Taylor Swift and Carole King are two of my biggest inspirations. TayIor inspires me to have the same impact with my music that her music has on her fans. Seeing how devoted her fans are is so amazing. Carole’s success as a songwriter and recording artist is incredibly inspiring. Writing has always been my favorite part of making music, and I’d like to achieve success as a songwriter as well as an artist. Fun fact: Kenny Loggins once called me the hip-hop Carole King, which I think is pretty cool.

How have you used your success to bring goodness to the world?

I co-wrote a song called “Firefly” to empower children with autism, which has been used as a theme song for ACT and Firefly Autism. I am involved with Girls Rock Santa Barbara, which is an amazing organization that empowers girls through music. It is also really gratifying when people reach out to let me know my music has helped them through a hard time. If I can help people with my music, that is the greatest feeling.

You are a person of great influence. If you could start a movement that would bring the most amount of good to the most amount of people, what would that be? You never know what your idea can trigger. 🙂

This is not very original, but I think it’s important to be kind. Be kind to other people, animals, our planet — just be kind. Kindness can go a long way, and especially now I think it’s important for people to unite for the greater good.

Which tips would you recommend to your colleagues in your industry to help them to thrive and not “burn out”?

I think it is important to take breaks. I’m guilty of burning out once in a while because I tend to push myself too hard, which a lot of people in this industry do, especially creatives.

I am also trying to be nicer to myself and be happy with where I am in the moment instead of constantly focusing on the next thing.

What are your “5 things I wish someone told me when I first started” and why. Please share a story or example for each.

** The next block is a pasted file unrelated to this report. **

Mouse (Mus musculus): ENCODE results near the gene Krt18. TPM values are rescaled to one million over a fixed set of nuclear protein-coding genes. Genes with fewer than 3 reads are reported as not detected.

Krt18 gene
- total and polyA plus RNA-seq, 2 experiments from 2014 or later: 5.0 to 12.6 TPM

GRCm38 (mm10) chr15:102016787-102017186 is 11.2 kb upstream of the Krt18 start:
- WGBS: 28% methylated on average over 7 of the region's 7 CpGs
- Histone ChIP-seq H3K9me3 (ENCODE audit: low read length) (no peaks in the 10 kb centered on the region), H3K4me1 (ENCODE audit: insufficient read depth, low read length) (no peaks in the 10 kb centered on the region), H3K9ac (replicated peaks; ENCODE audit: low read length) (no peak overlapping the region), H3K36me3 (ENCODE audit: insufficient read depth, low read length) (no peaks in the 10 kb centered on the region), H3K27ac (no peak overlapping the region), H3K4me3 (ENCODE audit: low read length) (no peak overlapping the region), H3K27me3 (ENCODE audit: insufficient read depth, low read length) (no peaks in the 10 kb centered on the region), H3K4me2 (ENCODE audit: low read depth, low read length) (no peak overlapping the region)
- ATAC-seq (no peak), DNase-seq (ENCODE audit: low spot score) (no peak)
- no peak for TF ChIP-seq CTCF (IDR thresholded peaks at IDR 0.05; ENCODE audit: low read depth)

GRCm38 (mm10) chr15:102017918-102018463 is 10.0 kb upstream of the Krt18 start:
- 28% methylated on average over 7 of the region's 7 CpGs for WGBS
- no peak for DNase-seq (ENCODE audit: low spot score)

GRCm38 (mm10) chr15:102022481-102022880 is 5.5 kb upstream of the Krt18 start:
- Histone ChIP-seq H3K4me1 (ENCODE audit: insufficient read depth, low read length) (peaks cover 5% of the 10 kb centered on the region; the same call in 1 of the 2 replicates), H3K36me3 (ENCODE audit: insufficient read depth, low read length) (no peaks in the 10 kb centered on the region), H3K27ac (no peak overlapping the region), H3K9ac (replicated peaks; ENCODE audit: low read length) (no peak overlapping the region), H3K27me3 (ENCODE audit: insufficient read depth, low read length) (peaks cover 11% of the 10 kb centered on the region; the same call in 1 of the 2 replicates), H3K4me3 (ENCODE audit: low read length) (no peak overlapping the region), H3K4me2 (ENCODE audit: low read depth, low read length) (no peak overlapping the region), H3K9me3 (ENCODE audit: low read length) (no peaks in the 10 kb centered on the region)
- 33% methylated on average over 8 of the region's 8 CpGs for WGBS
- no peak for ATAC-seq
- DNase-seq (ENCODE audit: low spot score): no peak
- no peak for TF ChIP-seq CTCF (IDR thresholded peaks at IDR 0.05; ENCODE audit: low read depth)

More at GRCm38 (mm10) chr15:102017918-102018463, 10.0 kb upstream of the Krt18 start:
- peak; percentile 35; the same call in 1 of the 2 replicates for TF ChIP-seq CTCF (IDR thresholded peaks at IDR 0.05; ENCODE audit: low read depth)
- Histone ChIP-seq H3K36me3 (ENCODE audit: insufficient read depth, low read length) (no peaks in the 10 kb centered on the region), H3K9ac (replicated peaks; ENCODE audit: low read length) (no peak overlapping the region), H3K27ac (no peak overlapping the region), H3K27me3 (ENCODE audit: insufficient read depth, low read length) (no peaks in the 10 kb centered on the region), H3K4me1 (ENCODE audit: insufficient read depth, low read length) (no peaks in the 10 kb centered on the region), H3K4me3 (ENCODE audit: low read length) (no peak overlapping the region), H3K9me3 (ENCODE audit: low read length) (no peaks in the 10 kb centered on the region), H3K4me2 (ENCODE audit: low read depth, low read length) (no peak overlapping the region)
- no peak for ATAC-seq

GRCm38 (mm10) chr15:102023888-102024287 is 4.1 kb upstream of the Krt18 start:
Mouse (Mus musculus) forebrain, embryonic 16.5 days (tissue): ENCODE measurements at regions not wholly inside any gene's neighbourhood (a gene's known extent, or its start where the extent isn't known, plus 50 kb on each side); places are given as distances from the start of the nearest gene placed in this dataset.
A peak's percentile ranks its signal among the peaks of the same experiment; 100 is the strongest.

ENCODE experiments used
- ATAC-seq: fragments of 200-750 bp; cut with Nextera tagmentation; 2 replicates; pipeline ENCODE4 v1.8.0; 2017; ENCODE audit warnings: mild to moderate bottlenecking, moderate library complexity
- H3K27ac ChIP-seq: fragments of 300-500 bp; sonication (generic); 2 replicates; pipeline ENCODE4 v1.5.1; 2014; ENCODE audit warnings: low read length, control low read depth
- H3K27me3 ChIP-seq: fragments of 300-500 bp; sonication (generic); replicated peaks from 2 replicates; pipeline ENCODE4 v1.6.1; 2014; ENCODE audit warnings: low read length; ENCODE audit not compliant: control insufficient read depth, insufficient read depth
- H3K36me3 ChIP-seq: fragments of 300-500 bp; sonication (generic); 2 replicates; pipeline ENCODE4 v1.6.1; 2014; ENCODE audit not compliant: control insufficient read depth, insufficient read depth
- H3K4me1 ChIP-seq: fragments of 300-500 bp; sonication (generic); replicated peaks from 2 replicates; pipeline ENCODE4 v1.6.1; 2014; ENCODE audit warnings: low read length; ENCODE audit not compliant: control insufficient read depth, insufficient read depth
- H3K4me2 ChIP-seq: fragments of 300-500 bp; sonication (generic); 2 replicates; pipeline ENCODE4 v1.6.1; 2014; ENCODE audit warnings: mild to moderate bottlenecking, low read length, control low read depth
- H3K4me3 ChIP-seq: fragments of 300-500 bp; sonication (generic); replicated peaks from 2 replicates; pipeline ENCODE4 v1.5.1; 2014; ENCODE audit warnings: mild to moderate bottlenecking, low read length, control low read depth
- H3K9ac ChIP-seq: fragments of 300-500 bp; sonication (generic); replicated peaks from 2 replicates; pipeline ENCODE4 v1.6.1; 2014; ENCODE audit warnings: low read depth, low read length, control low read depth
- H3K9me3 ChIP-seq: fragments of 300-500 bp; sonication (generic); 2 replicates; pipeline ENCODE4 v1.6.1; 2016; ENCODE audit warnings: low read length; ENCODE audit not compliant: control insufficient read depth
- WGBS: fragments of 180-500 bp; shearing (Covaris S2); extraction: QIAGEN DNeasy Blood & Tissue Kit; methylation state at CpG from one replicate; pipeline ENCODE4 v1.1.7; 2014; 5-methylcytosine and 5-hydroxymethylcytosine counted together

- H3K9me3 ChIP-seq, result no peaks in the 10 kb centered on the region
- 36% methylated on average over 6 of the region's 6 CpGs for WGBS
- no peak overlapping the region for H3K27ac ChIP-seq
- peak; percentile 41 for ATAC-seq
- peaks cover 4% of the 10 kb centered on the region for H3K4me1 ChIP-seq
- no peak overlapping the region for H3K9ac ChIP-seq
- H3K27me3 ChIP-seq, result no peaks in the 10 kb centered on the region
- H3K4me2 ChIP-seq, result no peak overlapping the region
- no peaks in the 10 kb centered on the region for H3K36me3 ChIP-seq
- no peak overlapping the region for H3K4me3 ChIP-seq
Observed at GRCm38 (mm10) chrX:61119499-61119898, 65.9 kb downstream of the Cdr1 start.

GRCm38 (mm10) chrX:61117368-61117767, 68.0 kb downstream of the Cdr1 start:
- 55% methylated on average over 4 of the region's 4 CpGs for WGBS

• First, trust your instincts. I started in this industry when I was very young, and I was constantly being critiqued or watching what others were doing. It took me a while to realize that every person is on their own path and only you know what’s best for you.
  • Second, listen. When I was first starting out, all I wanted was to get noticed by industry professionals or creatives I looked up to. I started to realize how beneficial it was to ask questions and learn from someone rather than focusing on pitching myself.
  • Third, it’s okay to say no. It is still hard for me to turn down potential opportunities, but it really is better to work smarter and focus on your goals than to accept every opportunity and end up spreading yourself too thin. This will lead to lower quality work and eventually, burn out.
  • Fourth, you will never be 100% sure of yourself or what you’re doing. The music industry is so unpredictable, and it is easy to feel out of control. The only thing I am ever sure of is how a song makes me feel, and I have to just go from there.
  • Fifth, your success is defined by your perception and everyone has a different definition of success. It is important for me to recognize the strides I’ve made even if I’m still working towards my own definition of success, because that definition is constantly evolving.

We are blessed that some of the biggest names in Business, VC funding, Sports, and Entertainment read this column. Is there a person in the world, or in the US whom you would love to have a private breakfast or lunch with, and why? He or she just might see this, especially if we tag them 🙂

Wow that’s tough! I think I would have to go back to my biggest inspirations, Taylor Swift or Carole King. It would be pretty awesome to have a chance to talk with either of them about their journeys.

How can our readers follow you on social media?

All of my social media is @sophierosemusic !

Thank you for these great insights. This was very inspiring!